Raleigh, N.C. — Despite continued complaints from drivers about unexpected bills, big late fees and poor customer service, the North Carolina Department of Transportation said Thursday that the Triangle Expressway continues to see a steady increase in traffic.
Over a little more than three months, the number of toll transactions processed daily by the Turnpike Authority nearly doubled, from 960,000 in December to 1,780,000 in March. The expressway covers 18 miles in Western Wake County, from Morrisville to Holly Springs.
Vehicle traffic on the toll road was also up sharply in the first quarter of 2013, climbing from 19,800 drivers on a typical weekday in December 2012 to 24,900 vehicles in March.
N.C. DOT has sold nearly 70,000 Quick Pass transponders to date, and in January the Turnpike Authority made an agreement with E-ZPass to ensure the compatibility of its units with existing toll collection systems in other states along the Eastern seaboard.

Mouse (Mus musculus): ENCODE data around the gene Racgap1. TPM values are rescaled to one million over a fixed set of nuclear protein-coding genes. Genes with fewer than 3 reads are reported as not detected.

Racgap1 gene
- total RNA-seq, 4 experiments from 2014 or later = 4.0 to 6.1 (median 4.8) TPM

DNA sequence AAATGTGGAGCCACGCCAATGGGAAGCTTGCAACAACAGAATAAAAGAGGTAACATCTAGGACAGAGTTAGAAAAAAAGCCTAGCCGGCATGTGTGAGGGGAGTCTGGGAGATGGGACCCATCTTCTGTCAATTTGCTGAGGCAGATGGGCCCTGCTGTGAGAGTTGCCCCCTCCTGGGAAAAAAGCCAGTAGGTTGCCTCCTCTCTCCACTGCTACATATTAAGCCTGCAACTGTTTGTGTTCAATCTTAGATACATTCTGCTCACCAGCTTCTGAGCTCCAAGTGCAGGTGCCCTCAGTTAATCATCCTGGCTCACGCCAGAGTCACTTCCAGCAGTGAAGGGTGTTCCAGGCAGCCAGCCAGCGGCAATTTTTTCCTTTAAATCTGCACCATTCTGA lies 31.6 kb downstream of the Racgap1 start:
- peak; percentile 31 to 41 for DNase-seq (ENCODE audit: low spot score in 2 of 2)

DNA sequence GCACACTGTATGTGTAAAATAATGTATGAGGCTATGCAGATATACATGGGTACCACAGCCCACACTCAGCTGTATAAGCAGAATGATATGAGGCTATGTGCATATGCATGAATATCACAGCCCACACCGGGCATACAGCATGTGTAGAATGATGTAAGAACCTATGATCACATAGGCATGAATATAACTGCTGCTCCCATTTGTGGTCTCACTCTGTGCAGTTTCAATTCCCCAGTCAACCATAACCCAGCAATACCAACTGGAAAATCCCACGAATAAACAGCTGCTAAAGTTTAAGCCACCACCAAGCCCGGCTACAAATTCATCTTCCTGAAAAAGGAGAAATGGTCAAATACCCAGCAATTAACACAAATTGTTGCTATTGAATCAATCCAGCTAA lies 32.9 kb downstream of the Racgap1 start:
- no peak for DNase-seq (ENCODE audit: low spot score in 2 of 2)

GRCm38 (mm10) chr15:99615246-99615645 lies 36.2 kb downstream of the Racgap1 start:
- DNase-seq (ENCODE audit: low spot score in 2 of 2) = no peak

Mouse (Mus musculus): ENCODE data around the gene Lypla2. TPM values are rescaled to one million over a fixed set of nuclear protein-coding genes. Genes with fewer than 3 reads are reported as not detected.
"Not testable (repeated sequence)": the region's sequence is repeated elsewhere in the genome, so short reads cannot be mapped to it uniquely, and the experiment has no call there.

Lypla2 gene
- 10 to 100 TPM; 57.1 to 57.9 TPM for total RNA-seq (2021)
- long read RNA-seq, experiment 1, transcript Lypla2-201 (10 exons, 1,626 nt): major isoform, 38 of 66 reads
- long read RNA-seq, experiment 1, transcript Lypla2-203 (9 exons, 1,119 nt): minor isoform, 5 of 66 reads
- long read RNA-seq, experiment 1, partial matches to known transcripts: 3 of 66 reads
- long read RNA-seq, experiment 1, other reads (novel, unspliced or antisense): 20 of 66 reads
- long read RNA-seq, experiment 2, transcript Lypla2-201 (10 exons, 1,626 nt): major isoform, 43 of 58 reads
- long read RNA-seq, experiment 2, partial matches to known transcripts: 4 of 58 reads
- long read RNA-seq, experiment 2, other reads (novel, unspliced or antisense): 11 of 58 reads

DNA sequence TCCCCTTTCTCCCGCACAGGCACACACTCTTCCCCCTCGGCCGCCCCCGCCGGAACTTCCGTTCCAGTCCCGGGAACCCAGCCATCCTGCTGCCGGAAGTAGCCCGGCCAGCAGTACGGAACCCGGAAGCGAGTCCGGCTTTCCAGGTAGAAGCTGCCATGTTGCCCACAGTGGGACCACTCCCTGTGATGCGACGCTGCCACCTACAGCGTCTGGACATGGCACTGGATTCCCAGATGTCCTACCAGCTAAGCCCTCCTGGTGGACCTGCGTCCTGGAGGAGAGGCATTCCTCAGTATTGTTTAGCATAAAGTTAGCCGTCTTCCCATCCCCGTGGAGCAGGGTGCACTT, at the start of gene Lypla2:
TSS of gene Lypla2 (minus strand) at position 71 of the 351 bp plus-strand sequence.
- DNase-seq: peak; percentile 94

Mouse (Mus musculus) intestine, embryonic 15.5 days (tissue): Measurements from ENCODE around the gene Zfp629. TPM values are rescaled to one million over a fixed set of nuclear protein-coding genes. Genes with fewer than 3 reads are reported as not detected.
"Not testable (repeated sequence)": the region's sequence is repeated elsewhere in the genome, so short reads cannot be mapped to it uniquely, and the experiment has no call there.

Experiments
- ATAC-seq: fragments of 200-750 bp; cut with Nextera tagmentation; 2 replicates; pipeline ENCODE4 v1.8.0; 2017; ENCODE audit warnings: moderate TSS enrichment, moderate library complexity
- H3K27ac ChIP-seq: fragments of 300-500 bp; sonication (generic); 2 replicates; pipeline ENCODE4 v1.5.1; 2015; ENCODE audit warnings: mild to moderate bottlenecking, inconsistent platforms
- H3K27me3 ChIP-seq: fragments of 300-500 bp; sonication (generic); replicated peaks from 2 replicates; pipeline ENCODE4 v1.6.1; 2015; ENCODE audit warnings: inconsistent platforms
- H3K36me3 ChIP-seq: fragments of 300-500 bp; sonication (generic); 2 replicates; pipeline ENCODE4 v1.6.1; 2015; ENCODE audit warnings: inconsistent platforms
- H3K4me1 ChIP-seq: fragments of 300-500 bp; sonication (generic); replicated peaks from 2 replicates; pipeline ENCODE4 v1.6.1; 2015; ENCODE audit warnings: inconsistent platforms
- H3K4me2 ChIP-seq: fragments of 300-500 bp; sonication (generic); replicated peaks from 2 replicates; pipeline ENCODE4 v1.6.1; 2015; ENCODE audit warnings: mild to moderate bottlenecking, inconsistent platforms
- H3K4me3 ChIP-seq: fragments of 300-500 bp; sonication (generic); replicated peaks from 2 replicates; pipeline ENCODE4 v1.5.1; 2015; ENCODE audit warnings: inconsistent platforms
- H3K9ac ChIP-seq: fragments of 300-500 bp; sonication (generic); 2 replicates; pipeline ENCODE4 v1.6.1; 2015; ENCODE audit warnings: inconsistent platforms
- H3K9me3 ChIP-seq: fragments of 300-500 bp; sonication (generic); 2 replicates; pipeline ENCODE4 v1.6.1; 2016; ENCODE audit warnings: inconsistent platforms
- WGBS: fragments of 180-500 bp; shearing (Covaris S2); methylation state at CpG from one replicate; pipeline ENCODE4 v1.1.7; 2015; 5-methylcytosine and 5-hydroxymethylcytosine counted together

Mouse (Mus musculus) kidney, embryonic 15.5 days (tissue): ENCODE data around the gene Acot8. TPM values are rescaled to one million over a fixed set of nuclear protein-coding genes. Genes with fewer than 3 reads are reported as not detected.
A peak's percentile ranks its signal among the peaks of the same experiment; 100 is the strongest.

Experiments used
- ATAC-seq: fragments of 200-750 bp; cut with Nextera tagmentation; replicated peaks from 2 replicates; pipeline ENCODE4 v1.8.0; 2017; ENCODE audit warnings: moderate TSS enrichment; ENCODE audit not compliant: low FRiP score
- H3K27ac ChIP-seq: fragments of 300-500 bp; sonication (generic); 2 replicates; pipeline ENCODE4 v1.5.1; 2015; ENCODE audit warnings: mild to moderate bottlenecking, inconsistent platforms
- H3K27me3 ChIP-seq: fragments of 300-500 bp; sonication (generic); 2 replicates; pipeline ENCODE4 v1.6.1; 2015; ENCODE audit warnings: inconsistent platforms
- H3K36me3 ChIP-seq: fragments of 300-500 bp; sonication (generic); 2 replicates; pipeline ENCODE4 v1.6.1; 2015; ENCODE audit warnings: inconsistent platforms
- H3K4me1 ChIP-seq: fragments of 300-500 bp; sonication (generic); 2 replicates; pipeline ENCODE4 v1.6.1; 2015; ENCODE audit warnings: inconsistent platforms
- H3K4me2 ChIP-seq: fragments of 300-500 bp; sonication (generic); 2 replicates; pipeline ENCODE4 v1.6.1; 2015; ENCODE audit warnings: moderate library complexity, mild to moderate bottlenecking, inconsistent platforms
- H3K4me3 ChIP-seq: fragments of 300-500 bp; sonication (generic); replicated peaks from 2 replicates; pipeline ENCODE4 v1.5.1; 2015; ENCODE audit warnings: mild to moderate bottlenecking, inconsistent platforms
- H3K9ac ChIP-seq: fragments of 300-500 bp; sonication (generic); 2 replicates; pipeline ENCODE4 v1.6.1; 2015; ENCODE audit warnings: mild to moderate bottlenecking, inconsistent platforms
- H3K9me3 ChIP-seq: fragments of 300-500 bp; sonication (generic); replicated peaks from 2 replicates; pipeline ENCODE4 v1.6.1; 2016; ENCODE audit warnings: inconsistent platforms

"The Expressway is doing exactly what we had envisioned," Andy Lelewski, the state's director of toll road operations, said in a statement. "Our ridership has increased tremendously since opening Phase III in December, and we are right on track with our projections."
The third phase, which opened in December, runs from U.S. Highway 64 in Apex to the N.C. Highway 55 Bypass in Holly Springs.
On Tuesday, Lelewski acknowledged that the state still has work ahead to make the Quick Pass system easier for customers, saying he will work with the legislature to make adjustments.
Calling the Turnpike Authority's current system an "economic waste," Rep. Paul Stam, R-Wake, recently proposed legislation that would prevent the agency from mailing bills until a driver owes at least $5.
"We're always looking at our billing policies, and doing things like you said – delaying the bills going out or adjusting that time frame," Lelewski said. "We're certainly going to work with the legislature."
The Turnpike Authority meets Thursday to discuss some system changes.